I look forward to your next communique.


Edward Kerr

David Hone's picture
David Hone on Jan 21, 2013 3:56 pm GMT


I must confess that my response was partly emotive, but I also wonder weather the earth/ocean/ice system can change at such a fast rate. Even at elevated temperatures the global ice-pack will take a very long time to melt. Surely that melting will act as a major heat sink for a thousand or more years due to the latent heat of fusion.

In any case, I will have a look at the material you have pointed to.


Edward Kerr's picture
Edward Kerr on Jan 21, 2013 4:51 pm GMT


Thanks for the response. Due to the fact that the gulf stream has  turned northward and is being shunted into the arctic ocean, I think a 1000 years of polar ice is hopeful, at best. The fact that western Europe is again suffering colder than normal weather is a result of the heat that they normally enjoyed is now not there, but further north. Most of the "heavy" polar ice is already gone and some are predicting an ice free polar ocean during the summers as soon as 2015-2020. We will certainly be able to observe that for ourselves if it is to be the case.

What worries me as much as the heat (causing climate chaos) is the fact that the oceans are becoming more acidic due to the formation of carbonic acid from the absorbed CO2. This is already stressing the ocean phytoplankton and doesn't portend well for mankind. 50% of our annual O2 is produced by the ocean micro-flora.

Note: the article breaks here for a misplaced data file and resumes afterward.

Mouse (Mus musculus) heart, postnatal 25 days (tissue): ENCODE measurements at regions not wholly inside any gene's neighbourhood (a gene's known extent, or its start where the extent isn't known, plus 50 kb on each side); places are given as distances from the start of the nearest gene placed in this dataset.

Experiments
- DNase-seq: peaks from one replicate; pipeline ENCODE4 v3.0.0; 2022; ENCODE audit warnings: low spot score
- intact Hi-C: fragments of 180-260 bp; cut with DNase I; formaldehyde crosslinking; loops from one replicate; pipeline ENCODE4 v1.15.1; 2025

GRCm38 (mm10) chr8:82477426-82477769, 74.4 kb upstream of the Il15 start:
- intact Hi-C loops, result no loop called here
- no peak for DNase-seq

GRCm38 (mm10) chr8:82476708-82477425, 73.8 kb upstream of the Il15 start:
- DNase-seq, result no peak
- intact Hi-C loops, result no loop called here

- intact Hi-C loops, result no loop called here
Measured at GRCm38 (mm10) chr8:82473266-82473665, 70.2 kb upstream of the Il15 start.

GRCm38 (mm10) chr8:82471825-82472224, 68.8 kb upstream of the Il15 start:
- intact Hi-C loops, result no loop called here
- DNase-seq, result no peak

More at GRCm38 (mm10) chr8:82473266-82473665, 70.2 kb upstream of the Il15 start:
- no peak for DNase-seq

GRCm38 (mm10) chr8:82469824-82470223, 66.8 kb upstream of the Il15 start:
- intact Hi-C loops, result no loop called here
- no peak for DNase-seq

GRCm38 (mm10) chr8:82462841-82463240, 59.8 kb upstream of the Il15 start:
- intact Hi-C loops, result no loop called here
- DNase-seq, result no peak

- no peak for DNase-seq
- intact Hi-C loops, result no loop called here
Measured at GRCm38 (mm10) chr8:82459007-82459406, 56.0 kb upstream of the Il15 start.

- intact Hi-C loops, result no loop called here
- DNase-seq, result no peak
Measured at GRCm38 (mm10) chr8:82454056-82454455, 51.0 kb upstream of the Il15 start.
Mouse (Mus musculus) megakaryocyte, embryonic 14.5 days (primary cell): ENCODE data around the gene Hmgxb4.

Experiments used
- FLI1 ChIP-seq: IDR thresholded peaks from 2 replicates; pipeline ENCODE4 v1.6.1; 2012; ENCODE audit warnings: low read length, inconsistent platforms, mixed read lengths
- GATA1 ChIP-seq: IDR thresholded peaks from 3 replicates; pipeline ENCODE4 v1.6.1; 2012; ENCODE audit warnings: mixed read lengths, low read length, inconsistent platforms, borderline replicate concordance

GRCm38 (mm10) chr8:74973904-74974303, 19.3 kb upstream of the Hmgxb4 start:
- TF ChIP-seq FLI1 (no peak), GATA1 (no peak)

None the less, the next few years will give us a much better understanding of what is likely to come.




Edward Kerr's picture
Edward Kerr on Jan 21, 2013 7:10 pm GMT


In theory that makes a lot of sense. Since we lack the actual "technical" ability to do so suggests that it might be a trifle difficult. Have you seen any practical way in which that might be accomplished? Plans? Patient applications?

Tropical storms are, as you note, one of the ways that tropical heat is transferred to the polar regions and are simply physics in action. While diverting some of that energy to the deep oceans may slow down the melting of the arctic it won't solve the bigger problem of maintaining a livable earth climate.

The problem is complex and I doubt that a single answer is waiting in the wings.